Mengqi Yang, Xueying Pan, Zhijian Liang, Xiaoqin Huang, Meiyi Duan, Hui Cai, Lixia Yu, Li Chen
Department of Neurology, First Affiliated Hospital of Guangxi Medical University, Nanning, Guangxi, China (mainland)
Med Sci Monit 2019; 25:2179-2185
Cerebral hemorrhage has been increasingly reported in patients with nephrotic syndrome (NS). However, the clinical features and pathogenesis of NS patients with cerebral hemorrhage remain unclear.
MATERIAL AND METHODS: From January 2007 to August 2017, continuous NS patients with cerebral hemorrhage at the First Affiliated Hospital of Guangxi Medical University were selected. The clinical manifestations, laboratory measurements, and neurological images of these patients were collected and analyzed.
RESULTS: Acute cerebral hemorrhage was recorded in 15 of 10 461 NS patients. The average age of these 15 patients (9 males and 6 females) was 50.87±23.27 years old. Among these 15 patients, conventional vascular risk factors were identified in 8 patients, hypoalbuminemia and proteinuria were recorded in all 15 patients, coagulopathy was observed in 9 patients, increased D-dimer level was recorded in 13 patients, hyperlipidemia was recorded in 11 patients, and impaired renal function was recorded in 9 patients. The hemorrhage developed in the lobe (n=9), basal ganglia (n=3), cerebellum (n=2), and cerebral hemisphere (n=1). Eight patients were in a coma on the day the cerebral hemorrhage occurred, while 12 patients had a poor prognosis after 30 days of hemorrhage onset.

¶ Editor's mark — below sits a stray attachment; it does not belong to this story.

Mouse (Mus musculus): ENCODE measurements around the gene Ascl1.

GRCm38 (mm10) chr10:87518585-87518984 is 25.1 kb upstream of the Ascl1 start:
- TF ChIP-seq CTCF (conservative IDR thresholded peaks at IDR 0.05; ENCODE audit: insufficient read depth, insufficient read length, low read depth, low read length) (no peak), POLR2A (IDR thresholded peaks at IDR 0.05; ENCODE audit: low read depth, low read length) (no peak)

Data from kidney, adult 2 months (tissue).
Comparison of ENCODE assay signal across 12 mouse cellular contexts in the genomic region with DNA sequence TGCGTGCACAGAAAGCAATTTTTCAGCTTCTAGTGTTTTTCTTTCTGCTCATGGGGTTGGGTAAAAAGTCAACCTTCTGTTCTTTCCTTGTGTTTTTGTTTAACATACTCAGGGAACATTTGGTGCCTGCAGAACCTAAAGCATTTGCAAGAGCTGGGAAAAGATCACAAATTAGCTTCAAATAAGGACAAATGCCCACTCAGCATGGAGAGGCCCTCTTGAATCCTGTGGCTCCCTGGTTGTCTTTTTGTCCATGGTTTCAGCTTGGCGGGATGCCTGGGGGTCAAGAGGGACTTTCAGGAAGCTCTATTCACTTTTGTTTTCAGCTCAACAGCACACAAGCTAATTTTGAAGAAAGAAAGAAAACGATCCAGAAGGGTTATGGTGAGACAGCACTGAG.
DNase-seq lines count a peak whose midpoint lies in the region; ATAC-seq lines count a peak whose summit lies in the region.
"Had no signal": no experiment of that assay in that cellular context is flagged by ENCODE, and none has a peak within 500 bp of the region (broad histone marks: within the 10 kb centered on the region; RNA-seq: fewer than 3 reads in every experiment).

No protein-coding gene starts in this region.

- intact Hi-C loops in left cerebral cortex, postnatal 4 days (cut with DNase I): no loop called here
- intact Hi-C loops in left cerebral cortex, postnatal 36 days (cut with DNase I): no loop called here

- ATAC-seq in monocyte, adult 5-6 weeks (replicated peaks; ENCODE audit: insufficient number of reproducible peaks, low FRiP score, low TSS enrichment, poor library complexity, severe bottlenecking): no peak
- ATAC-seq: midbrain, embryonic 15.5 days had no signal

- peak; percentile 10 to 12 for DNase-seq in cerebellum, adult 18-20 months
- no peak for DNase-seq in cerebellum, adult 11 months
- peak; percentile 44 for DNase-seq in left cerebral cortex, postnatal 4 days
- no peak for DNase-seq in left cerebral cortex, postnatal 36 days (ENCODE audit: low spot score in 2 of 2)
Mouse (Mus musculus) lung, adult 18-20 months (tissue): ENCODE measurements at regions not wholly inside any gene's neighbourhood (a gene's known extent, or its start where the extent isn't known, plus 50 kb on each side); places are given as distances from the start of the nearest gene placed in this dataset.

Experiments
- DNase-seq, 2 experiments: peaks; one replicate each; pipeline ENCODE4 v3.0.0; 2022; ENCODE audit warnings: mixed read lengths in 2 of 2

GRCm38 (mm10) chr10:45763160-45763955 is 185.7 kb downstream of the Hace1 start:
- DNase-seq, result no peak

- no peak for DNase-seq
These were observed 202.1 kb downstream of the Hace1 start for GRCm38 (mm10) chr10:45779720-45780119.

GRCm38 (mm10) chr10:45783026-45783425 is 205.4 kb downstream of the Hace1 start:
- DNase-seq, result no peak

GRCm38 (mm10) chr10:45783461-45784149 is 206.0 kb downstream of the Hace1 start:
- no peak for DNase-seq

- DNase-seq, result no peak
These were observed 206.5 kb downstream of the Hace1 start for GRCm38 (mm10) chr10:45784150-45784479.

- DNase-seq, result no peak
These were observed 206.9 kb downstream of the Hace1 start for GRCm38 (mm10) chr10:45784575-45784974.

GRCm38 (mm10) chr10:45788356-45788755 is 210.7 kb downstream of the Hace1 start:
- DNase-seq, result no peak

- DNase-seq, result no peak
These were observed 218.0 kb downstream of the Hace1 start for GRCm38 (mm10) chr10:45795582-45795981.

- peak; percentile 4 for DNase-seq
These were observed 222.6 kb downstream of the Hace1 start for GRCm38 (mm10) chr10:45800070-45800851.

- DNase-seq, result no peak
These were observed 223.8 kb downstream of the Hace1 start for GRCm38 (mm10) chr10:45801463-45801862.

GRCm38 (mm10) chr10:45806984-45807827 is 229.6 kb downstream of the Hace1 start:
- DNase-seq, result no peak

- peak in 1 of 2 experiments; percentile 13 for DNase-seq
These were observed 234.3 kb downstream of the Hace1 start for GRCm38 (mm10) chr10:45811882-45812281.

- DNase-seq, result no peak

CONCLUSIONS: Poor prognosis was recorded in NS patients with cerebral hemorrhage. Although conventional vascular risk factors have only been identified in 8 patients, biochemical abnormalities (hypoalbuminemia, proteinuria, elevated D-dimer, and hyperlipidemia) were recorded in the majority of these 15 patients. Furthermore, most of the hemorrhages developed in the lobes. Coagulopathy might be the potential pathogenesis of cerebral hemorrhage in NS patients.
Keywords: Cerebral Hemorrhage, Disseminated Intravascular Coagulation, nephrotic syndrome, Pathology